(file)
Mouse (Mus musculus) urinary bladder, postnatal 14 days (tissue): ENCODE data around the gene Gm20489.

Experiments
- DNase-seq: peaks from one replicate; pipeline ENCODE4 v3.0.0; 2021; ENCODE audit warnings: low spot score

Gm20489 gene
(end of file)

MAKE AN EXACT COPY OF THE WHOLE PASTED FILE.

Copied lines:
Mouse (Mus musculus) urinary bladder, postnatal 14 days (tissue): ENCODE data around the gene Gm20489.

Experiments
- DNase-seq: peaks from one replicate; pipeline ENCODE4 v3.0.0; 2021; ENCODE audit warnings: low spot score

Gm20489 gene